I came home and relayed my retail successes to Steve, who listened with mild interest (oh, you also got the $10 gift card with our Target receipt from earlier today when you forgot the coupon? Nice!)
I might take even more pride in my returning abilities, now that it is my only method of making money. Not long ago I returned a broken bubble maker toy (never buy those! They never work!) without any bubbles left in the canister, the whole assemblage barely held together with too much packing tape. "I can't believe it worked!" I exclaimed. Like I said earlier, I'm an outlaw, really. Just not in the bad ass Jesse James kind of way.

Thursday, November 13, 2014


In the months that I've been making an effort to not be grossly unhealthy, I've noticed that a lot of times when I reach for something unhealthy, it's not really because I'm craving it, but because I'm used to it. It's a habit. We have coupled unhealthy choices with another one - handcuffing one to another one.

Once you choose something unhealthy, you usually pair it with its partner. Like:

Hamburgers with french fries
Pasta with wine
Pizza with beer
Nachos with margaritas
And my personal favorite - donuts with coffee

Even our entertainment is paired with unhealthy consumption:

Movies with popcorn...and then popcorn with gigantic soda
Shopping with an Auntie Anne's pretzel. And with an Orange Julius
Dancing with drinking
Karaoke with cocktails
Sand volleyball with beer in plastic cups
Video games with Doritos
Gambling with drinking, then drinking with smoking

So to curb this, I have created my own duos:

Running outside to girl power songs
Salads with water (yeah, this craze hasn't caught on)
Running on the treadmill with Bravo TV
A bath with a book
Puzzle races with more singalong songs

If I sit on the couch and watch TV, I will probably snack on junk food, because it's what I'm used to. So now, if I'm going to watch TV, I do so from the treadmill. Instead of letting my mind's autopilot take over and me remembering what goes with what I'm doing or eating, I am recreating my life into healthier duos. Reading never went with anything unhealthy anyway, and that's one of my favorite ways to spend my free time.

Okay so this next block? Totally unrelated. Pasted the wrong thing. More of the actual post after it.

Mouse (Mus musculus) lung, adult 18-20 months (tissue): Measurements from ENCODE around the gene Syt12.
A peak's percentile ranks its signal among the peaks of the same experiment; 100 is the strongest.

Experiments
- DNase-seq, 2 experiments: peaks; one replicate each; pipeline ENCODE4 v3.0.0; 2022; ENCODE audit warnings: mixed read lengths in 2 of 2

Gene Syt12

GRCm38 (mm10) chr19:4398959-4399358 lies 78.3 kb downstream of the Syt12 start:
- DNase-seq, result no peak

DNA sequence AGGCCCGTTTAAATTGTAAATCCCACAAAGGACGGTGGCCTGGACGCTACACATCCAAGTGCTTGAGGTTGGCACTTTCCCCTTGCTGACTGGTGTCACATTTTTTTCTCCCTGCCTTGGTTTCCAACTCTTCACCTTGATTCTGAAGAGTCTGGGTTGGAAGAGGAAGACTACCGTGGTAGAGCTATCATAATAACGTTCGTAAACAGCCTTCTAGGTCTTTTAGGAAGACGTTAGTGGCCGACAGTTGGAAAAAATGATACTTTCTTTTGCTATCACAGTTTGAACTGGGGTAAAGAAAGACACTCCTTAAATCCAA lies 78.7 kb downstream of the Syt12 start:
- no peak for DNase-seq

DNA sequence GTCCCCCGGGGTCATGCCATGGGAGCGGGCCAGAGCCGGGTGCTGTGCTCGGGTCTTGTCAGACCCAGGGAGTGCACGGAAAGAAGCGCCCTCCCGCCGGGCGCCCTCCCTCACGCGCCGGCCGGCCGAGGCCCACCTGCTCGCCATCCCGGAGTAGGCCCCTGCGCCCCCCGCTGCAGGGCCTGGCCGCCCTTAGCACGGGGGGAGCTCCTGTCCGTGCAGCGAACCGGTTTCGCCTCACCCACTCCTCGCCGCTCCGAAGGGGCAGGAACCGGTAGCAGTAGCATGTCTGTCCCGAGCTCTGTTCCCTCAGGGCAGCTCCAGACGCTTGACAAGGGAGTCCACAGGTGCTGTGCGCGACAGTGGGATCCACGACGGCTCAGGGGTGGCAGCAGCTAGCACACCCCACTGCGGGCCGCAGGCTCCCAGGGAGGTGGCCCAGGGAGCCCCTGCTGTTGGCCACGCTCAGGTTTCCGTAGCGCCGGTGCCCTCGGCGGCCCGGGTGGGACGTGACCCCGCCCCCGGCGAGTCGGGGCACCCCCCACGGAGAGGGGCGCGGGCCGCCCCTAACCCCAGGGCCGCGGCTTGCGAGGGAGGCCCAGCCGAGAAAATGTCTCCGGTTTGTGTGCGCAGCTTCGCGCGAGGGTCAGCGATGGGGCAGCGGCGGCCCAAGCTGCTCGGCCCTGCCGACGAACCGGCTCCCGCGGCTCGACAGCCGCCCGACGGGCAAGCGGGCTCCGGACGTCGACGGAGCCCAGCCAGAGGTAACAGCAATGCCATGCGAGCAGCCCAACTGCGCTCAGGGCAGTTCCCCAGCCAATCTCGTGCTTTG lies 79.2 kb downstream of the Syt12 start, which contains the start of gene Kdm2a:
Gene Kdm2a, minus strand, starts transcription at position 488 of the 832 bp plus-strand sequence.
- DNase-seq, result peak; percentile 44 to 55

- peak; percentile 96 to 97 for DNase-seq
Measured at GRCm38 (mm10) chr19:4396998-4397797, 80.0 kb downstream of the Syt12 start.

Monday, November 10, 2014

Pure joy

It was great having my sister stay with us last week. She was so great to have around with the kids. In fact, when Brandon saw this picture, he went up to our guest room to look for her. "Where's Aunt Amber, mama?" he asked. 
My neighbor asked about her, too. "How'd your pictures turn out on Halloween?" she asked. "I only ask because you were the only trick-or-treaters with paparazzi following you." 
You wouldn't even recognize the me that existed when my sister was around. I was like Suzy Homemaker along with her help. One morning we made homemade donuts; the next: breakfast bombs (which is sausage, eggs, and cheese baked into a biscuit. Yes, it is bomb). I even finally inaugurated my CrockPot.
Holden and Brandon already have a special brother bond. Holden looks up to Brandon already, and laughs at his jokes and always wants to be near him. 
Brandon already knows Holden better than I do. Once I fed Holden prunes and he scarfed them down (probably because he was famished) so I thought he loved prunes. I have tried repeatedly since then to get him to eat them. He gives me all the signs that he hates them: he spits it out, shakes his head. The other day, he even dumped the entire container out when I was turned away. This morning, Brandon just looked at me as if I was an idiot while I was cajoling Holden into eating prunes. "He doesn't like them," he explained rationally. Duh. Who needs baby books and parenting advice when you've got a two-year-old to crack the infant code for you?
 This little guy's top right tooth popped through those gums yesterday. He is one drooly boy. And a bit whiny, understandably, but still not nearly as crabby as I would be in his situation.
I caught Brandon reading while I straightened my hair. He looked guilty of something, as if reading is only for bedtime, not to be involved in morning routines. He doesn't know that I read a chapter of a book each morning before coming into his room.
Holden's last time in our favorite pajamas. I switched his clothes out into 12-18 month size today. Which, speaking of, we have 19 (yes, 19!) pairs of shorts in this size. What baby needs that many shorts? I'm sure Steve and I don't have ninteen pairs of shorts between the two of us in all our sizes combined.